## Abstract

A central question of marine ecology is, how far do larvae disperse? Coupled biophysical models predict that the probability of successful dispersal declines as a function of distance between populations. Estimates of genetic isolation-by-distance and self-recruitment provide indirect support for this prediction. Here, we conduct the first direct test of this prediction, using data from the well-studied system of clown anemonefish (*Amphiprion percula*) at Kimbe Island, in Papua New Guinea. *Amphiprion percula* live in small breeding groups that inhabit sea anemones. These groups can be thought of as populations within a metapopulation. We use the *x-* and *y*-coordinates of each anemone to determine the expected distribution of dispersal distances (the distribution of distances between each and every population in the metapopulation). We use parentage analyses to trace recruits back to parents and determine the observed distribution of dispersal distances. Then, we employ a logistic model to (i) compare the observed and expected dispersal distance distributions and (ii) determine the relationship between the probability of successful dispersal and the distance between populations. The observed and expected dispersal distance distributions are significantly different (*p* < 0.0001). Remarkably, the probability of successful dispersal between populations decreases fivefold over 1 km. This study provides a framework for quantitative investigations of larval dispersal that can be applied to other species. Further, the approach facilitates testing biological and physical hypotheses for the factors influencing larval dispersal in unison, which will advance our understanding of marine population connectivity.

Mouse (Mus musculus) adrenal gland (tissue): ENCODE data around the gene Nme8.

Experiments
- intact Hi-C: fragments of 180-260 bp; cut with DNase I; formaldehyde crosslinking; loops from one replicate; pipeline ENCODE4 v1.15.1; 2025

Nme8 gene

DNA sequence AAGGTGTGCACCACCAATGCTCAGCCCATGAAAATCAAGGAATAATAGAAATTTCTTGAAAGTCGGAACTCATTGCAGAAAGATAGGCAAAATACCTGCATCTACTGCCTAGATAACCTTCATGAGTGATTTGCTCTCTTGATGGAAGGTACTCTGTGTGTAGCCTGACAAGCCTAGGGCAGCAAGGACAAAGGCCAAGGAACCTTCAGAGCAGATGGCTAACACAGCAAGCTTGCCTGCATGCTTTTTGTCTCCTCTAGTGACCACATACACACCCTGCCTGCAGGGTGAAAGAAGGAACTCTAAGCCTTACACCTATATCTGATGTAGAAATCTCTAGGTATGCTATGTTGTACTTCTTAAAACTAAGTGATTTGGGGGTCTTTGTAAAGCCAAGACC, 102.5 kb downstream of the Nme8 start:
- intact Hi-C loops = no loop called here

## 1. Introduction

Understanding patterns of larval dispersal is a major goal of twenty-first century marine ecology [1–4]. These patterns determine the probability of larval exchange, or connectivity, among populations [1,5]. Population connectivity, in turn, has major consequences for all aspects of an organism's biology [6], from individual behaviour [7,8] to metapopulation dynamics [9,10], and from evolution within metapopulations [11,12] to the origin and extinction of species [13,14]. Further, understanding patterns of larval dispersal is critical for the design of effective networks of marine reserves—vital tools in the development of sustainable fisheries [15–20].